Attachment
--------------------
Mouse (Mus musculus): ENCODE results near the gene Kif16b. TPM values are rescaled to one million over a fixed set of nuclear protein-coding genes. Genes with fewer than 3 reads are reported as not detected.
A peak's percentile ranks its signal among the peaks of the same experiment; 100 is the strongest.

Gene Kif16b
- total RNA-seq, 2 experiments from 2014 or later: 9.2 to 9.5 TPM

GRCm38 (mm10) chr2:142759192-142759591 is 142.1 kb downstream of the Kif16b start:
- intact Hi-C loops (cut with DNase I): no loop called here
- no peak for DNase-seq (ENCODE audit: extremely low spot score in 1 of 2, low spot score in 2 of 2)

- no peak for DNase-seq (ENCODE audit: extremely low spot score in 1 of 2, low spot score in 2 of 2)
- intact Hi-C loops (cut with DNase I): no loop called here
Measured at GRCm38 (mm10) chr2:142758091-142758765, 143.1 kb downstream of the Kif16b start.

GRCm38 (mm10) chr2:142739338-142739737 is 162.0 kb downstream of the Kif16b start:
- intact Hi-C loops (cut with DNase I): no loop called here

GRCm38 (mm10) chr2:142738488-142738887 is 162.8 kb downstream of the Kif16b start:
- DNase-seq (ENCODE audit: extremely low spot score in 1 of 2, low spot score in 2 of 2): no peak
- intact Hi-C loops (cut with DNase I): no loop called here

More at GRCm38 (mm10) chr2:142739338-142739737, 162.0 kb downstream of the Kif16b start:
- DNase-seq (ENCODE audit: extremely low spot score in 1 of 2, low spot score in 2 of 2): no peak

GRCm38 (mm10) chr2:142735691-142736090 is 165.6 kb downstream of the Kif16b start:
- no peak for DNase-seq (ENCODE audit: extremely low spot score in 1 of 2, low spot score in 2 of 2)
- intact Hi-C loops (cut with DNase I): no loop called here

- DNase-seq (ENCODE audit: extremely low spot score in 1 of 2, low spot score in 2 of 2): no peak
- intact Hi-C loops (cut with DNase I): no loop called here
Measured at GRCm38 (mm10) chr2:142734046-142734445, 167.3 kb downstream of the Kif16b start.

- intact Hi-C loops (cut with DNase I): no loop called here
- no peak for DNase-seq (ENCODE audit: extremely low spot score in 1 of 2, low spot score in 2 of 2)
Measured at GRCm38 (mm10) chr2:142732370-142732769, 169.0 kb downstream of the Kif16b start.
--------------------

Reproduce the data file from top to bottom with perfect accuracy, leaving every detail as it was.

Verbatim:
Mouse (Mus musculus): ENCODE results near the gene Kif16b. TPM values are rescaled to one million over a fixed set of nuclear protein-coding genes. Genes with fewer than 3 reads are reported as not detected.
A peak's percentile ranks its signal among the peaks of the same experiment; 100 is the strongest.

Gene Kif16b
- total RNA-seq, 2 experiments from 2014 or later: 9.2 to 9.5 TPM

GRCm38 (mm10) chr2:142759192-142759591 is 142.1 kb downstream of the Kif16b start:
- intact Hi-C loops (cut with DNase I): no loop called here
- no peak for DNase-seq (ENCODE audit: extremely low spot score in 1 of 2, low spot score in 2 of 2)

- no peak for DNase-seq (ENCODE audit: extremely low spot score in 1 of 2, low spot score in 2 of 2)
- intact Hi-C loops (cut with DNase I): no loop called here
Measured at GRCm38 (mm10) chr2:142758091-142758765, 143.1 kb downstream of the Kif16b start.

GRCm38 (mm10) chr2:142739338-142739737 is 162.0 kb downstream of the Kif16b start:
- intact Hi-C loops (cut with DNase I): no loop called here

GRCm38 (mm10) chr2:142738488-142738887 is 162.8 kb downstream of the Kif16b start:
- DNase-seq (ENCODE audit: extremely low spot score in 1 of 2, low spot score in 2 of 2): no peak
- intact Hi-C loops (cut with DNase I): no loop called here

More at GRCm38 (mm10) chr2:142739338-142739737, 162.0 kb downstream of the Kif16b start:
- DNase-seq (ENCODE audit: extremely low spot score in 1 of 2, low spot score in 2 of 2): no peak

GRCm38 (mm10) chr2:142735691-142736090 is 165.6 kb downstream of the Kif16b start:
- no peak for DNase-seq (ENCODE audit: extremely low spot score in 1 of 2, low spot score in 2 of 2)
- intact Hi-C loops (cut with DNase I): no loop called here

- DNase-seq (ENCODE audit: extremely low spot score in 1 of 2, low spot score in 2 of 2): no peak
- intact Hi-C loops (cut with DNase I): no loop called here
Measured at GRCm38 (mm10) chr2:142734046-142734445, 167.3 kb downstream of the Kif16b start.

- intact Hi-C loops (cut with DNase I): no loop called here
- no peak for DNase-seq (ENCODE audit: extremely low spot score in 1 of 2, low spot score in 2 of 2)
Measured at GRCm38 (mm10) chr2:142732370-142732769, 169.0 kb downstream of the Kif16b start.